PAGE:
Critics have breathlessly praised ESPN’s definitive O.J. Simpson documentary, but it fails to consider how fame, sex, and the women in Simpson’s life shaped him.

Made in America, he says, “Is full of footage of blacks and whites reacting to the verdict in diametrically opposite ways, and the genius is that you absolutely understand why both sides were sort of right.” Except that when it was all over, Nicole Brown Simpson and Ron Goldman weren’t “Sort of” horribly murdered, they were horribly murdered.

Episode two relates a scene w Simpson sees Nicole sitting in a restaurant next to a “Homosexual man”-we have no idea how O.J. knows that-and “Freaks out.” Clearly t are some larger issues at stake concerning Simpson and sexual identity, but the subject is then dropped.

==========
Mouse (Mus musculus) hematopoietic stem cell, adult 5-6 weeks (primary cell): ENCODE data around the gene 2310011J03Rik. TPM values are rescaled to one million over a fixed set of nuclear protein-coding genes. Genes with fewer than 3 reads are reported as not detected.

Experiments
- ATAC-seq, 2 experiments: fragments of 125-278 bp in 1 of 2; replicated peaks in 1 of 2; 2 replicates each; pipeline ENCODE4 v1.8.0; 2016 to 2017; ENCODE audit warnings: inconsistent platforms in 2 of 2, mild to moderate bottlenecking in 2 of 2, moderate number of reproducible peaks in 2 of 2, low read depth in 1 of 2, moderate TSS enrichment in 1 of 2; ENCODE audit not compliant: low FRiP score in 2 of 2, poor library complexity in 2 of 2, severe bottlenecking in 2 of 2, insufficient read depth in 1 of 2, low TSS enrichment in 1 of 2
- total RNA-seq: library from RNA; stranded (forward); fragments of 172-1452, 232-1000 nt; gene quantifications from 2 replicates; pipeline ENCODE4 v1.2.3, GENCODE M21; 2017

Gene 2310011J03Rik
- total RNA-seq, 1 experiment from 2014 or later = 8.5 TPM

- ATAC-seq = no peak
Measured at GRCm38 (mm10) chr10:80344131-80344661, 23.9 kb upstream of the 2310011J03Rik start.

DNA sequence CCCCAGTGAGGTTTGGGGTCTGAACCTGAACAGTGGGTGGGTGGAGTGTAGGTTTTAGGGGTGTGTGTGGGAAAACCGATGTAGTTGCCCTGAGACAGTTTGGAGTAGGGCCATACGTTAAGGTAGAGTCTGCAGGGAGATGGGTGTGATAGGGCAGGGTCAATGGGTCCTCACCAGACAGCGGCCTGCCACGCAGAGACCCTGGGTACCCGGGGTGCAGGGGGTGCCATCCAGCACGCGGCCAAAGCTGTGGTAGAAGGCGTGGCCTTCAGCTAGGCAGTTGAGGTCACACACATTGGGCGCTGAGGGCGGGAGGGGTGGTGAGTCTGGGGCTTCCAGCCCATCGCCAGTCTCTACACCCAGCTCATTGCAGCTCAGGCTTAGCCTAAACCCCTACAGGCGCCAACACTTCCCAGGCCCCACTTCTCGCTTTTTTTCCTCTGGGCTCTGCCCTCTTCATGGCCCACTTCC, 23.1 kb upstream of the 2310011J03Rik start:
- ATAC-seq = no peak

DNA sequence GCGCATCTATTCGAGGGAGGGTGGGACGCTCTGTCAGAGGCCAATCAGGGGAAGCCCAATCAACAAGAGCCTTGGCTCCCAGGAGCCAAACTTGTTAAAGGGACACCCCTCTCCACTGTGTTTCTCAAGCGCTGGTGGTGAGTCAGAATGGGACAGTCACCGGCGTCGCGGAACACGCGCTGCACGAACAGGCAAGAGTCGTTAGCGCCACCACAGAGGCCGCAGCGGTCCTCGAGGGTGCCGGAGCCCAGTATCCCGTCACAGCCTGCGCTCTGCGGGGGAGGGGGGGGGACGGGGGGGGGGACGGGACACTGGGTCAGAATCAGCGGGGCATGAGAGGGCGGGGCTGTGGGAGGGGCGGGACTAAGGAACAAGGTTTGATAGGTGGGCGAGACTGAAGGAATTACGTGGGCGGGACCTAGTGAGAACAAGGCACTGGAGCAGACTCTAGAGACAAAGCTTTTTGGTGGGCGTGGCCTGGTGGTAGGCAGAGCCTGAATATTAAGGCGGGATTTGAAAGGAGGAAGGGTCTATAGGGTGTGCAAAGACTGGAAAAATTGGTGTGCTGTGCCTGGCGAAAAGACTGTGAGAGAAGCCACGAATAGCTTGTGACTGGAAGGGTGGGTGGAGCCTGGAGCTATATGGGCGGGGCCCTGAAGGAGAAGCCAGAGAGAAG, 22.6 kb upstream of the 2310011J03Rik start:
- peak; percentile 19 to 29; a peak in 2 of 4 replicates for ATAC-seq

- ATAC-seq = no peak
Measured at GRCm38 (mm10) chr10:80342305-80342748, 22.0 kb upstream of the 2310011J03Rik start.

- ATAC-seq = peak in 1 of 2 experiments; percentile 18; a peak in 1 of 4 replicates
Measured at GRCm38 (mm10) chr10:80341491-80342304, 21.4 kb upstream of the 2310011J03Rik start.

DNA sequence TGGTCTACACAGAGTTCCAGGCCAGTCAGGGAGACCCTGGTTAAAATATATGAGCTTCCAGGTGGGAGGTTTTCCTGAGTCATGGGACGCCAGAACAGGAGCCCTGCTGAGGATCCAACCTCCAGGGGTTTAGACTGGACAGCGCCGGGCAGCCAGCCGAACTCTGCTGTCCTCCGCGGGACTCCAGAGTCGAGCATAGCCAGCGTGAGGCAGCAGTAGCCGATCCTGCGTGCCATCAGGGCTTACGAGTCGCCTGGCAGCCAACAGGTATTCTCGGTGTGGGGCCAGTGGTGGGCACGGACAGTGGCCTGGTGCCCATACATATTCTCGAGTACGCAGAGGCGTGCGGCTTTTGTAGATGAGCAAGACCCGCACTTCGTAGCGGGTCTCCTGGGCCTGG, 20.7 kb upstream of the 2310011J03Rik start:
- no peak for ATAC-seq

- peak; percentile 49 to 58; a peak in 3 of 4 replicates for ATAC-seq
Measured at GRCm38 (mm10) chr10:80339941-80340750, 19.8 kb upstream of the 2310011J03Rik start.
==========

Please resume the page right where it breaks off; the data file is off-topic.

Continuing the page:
In 1983, I flew to Buffalo for a profile on O.J. We spoke before the broadcast of Monday Night Football, and he told me that his mother, who knew Willie Mays, brought Mays to their apartment in the Portreo Hill Projects in San Francisco when O.J. was in high school to warn him to stay away from gangs.

Race is what the Simpson jurors, prodded by Johnny Cochran, reacted to, and it was what prompted hundreds of thousands of blacks in Los Angeles to take to the streets in near-euphoria when the verdict was announced.

Tragedy isn’t what made the trial into a media frenzy in the first place-it was O.J.’s celebrity.